Harvard Fencers at the 2024 Paris Olympics

Eight Olympics-bound Harvard fencers

Eli Dershwitz against Brown (at Yale) in 2019

Eli Dershwitz (right) against Brown (at Yale) in 2019  |  Photograph courtesy of 
Harvard Athletic Communications

This article appeared in the July-August 2024 print issue of Harvard Magazine as “Crimson En Garde.”

To a young mind, lightsabers are mesmerizing. They buzz in the hands of Jedi masters, glowing in fluorescent colors. As a child, Mitchell Saron ’24 says he “was just obsessed with swords,” constantly begging his sister and parents to duel him with plastic lightsabers. When he was in third grade, Saron picked up a real saber and began to fence. Quickly, he was hooked, dropping other sports to become a swordsman.

This summer, Saron heads to the 2024 Olympics in Paris along with seven other Harvard fencers, a mix of incoming freshmen (Colin Heathcock ’28 and Nick Zhang ’28), current students (Jessica Guo ’27 and Lauren Scruggs ’25), and recent graduates (Eli Dershwitz ’19, Filip Dolegiewicz ’23, Saron, and Elizabeth Tartakovsky ’23). Harvard has emerged as a force in fencing in the last few years. Since the program began in 1888, Harvard has sent seven fencers to the Olympics. The 2024 cohort bests that number in a single year.

Elizabeth Tartakovsky at the 2023 NCAA Championships
Elizabeth Tartakovsky at the 2023 NCAA Championships  |   Photograph courtesy of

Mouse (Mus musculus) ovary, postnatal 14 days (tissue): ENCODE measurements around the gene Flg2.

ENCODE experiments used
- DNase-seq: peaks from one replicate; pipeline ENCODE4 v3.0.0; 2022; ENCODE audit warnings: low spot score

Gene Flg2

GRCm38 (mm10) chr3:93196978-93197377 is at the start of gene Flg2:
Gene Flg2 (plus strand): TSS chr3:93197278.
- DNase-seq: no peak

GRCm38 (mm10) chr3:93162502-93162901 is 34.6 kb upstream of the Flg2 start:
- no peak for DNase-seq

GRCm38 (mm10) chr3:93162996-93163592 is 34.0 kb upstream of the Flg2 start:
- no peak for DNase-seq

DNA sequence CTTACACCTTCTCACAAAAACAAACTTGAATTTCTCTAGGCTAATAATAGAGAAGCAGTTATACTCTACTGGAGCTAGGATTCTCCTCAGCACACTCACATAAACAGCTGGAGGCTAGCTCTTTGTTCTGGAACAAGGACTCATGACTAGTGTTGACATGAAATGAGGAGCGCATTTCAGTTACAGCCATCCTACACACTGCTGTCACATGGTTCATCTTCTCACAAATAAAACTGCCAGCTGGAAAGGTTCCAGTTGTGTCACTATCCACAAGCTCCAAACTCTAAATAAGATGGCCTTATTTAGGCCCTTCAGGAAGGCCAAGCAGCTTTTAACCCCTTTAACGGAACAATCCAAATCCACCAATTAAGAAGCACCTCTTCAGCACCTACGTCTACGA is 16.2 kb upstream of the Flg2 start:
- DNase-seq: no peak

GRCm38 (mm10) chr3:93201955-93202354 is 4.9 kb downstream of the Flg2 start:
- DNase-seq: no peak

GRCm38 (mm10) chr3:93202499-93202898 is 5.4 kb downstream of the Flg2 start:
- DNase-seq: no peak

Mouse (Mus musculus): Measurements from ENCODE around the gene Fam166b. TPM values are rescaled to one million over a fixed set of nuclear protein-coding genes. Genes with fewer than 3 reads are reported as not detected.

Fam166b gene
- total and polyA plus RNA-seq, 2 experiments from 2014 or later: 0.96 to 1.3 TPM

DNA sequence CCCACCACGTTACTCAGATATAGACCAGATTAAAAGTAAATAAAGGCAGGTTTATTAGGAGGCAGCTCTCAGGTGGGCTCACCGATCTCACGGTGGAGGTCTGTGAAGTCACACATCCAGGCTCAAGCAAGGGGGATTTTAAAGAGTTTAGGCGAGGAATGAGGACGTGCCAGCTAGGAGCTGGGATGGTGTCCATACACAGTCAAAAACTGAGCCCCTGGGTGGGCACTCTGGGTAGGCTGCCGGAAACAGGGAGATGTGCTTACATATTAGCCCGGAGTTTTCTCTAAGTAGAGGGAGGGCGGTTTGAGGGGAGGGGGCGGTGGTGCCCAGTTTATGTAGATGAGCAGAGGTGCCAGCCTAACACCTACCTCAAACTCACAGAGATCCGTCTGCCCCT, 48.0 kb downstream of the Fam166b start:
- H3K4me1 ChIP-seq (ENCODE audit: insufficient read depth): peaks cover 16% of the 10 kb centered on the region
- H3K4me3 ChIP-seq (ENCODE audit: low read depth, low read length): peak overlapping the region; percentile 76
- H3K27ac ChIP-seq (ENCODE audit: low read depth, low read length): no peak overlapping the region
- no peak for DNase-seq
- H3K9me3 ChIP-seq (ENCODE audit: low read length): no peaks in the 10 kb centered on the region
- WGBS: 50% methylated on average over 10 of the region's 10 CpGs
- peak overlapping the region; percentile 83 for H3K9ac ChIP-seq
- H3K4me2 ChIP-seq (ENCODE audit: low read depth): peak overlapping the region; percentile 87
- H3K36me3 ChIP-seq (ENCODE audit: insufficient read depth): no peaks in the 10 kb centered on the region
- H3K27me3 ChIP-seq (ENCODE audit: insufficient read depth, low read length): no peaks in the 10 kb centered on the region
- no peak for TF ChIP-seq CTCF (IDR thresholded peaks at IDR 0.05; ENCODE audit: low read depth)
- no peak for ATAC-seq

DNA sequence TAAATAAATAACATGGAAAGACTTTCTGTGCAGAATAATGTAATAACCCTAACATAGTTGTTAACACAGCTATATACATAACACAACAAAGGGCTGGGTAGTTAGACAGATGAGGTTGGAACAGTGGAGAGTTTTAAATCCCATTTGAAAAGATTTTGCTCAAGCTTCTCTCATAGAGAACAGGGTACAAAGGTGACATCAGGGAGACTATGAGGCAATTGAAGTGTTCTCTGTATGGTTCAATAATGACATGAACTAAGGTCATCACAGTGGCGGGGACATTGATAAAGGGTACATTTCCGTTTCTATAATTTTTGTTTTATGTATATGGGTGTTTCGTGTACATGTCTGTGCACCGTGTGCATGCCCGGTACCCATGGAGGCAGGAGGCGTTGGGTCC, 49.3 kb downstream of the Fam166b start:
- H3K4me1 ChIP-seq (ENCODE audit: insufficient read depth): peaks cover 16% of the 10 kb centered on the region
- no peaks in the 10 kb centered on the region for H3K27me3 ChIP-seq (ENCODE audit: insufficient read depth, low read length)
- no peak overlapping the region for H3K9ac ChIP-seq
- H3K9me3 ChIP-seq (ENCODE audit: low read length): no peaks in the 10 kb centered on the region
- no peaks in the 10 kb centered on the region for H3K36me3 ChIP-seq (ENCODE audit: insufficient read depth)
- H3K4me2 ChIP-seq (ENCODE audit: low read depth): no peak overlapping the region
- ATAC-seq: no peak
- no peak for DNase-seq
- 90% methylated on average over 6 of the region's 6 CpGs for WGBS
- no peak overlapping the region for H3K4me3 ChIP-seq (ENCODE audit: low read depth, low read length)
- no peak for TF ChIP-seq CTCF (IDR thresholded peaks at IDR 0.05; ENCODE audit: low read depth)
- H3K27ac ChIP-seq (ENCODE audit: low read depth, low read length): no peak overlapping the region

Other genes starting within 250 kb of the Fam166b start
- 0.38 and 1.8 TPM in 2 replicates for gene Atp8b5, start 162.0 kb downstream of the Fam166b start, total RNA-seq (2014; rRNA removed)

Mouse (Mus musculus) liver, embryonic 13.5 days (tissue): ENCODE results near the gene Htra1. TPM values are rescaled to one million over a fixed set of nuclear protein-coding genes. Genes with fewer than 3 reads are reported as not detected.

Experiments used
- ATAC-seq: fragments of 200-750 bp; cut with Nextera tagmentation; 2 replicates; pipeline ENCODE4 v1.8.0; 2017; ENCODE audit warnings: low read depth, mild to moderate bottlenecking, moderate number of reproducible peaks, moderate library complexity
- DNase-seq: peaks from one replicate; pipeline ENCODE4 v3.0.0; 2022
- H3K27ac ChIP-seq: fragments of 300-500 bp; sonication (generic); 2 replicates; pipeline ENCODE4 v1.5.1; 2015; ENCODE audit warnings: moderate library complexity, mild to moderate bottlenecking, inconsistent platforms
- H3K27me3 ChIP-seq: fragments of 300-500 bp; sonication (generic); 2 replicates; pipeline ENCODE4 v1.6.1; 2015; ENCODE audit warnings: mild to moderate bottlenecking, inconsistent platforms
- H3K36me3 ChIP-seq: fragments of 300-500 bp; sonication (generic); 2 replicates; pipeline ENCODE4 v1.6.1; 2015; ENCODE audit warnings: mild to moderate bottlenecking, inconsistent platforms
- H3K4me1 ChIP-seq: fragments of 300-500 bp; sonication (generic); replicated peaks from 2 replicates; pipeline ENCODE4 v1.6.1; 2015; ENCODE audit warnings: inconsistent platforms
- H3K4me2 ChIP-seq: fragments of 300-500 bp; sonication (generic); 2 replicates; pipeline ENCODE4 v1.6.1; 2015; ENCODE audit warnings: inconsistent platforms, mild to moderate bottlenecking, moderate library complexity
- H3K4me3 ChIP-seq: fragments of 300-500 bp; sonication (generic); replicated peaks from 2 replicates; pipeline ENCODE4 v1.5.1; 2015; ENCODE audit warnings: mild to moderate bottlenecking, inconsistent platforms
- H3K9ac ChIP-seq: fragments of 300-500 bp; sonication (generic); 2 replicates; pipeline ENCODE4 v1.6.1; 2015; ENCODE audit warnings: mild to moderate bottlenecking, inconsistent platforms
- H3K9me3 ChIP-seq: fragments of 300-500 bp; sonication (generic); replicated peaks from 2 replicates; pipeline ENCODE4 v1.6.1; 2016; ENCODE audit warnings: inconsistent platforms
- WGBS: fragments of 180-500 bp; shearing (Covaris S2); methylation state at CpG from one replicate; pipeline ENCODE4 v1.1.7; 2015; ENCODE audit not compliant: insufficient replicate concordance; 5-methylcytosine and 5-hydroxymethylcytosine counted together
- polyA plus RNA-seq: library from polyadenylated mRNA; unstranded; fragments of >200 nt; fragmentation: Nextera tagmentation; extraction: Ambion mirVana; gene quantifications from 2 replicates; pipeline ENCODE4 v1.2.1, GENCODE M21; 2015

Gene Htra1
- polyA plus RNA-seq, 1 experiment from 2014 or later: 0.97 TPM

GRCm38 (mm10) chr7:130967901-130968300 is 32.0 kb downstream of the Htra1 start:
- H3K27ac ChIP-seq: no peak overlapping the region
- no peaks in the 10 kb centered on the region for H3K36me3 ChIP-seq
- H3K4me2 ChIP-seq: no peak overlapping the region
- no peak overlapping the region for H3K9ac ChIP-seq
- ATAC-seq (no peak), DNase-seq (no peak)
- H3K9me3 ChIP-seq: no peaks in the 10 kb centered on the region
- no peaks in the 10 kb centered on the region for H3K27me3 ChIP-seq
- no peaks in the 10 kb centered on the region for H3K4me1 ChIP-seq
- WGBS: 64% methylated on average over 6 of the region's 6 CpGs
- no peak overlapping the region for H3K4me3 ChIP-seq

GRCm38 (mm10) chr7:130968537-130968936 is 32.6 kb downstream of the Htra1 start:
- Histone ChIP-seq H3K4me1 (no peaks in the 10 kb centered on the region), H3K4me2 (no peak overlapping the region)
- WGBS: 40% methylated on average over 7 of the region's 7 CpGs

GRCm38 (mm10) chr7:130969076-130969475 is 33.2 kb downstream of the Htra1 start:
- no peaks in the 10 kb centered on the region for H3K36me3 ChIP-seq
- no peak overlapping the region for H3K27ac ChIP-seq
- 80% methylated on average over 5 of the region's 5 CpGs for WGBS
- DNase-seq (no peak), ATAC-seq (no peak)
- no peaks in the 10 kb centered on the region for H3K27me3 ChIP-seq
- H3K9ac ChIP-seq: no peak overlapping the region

Harvard Athletic Communications

Two of those fencers have already competed at the Olympics. When Eli Dershwitz fenced for Team USA in the 2016 Rio Olympics, he demonstrated that Harvard fencers could succeed at the highest level of both collegiate and international fencing. (He fenced again at the 2020 Tokyo Olympics.) Following his graduation, he spent four years as an assistant coach, helping head coach Daria Schneider, who took the helm in 2019, build a program that prepares student-athletes for both collegiate and international competitions.

Jessica Guo describes her first Olympic experience as “interesting.” Just 15 years old, she felt “like a baby,” and leaned on her teammates for support. The Toronto native, fearing COVID, skipped Tokyo’s opening ceremony and competed in an empty stadium. This time, Guo is ready to enjoy Paris, try to win, and mentor a teammate who is younger than she.

Mitchell Saron with head coach Daria Schneider, 2021
Mitchell Saron with head coach Daria Schneider, 2021   |   Photograph courtesy of 
Harvard Athletic Communications

Guo’s first year of college brought typical challenges (introductory pre-med courses, leading toward an eventual neuroscience concentration) and joys (befriending her roommates, attending formals). But her experience overall has been far from typical. To qualify for Paris—and to stay sharp after making the cut—she has traveled the globe for Olympic-style fencing tournaments. In late April, for example, she flew to Tbilisi, Georgia, for the Senior Foil World Cup. Far from Cambridge, she fenced against teammate Lauren Scruggs, defeating her on the way to a sixth-place finish.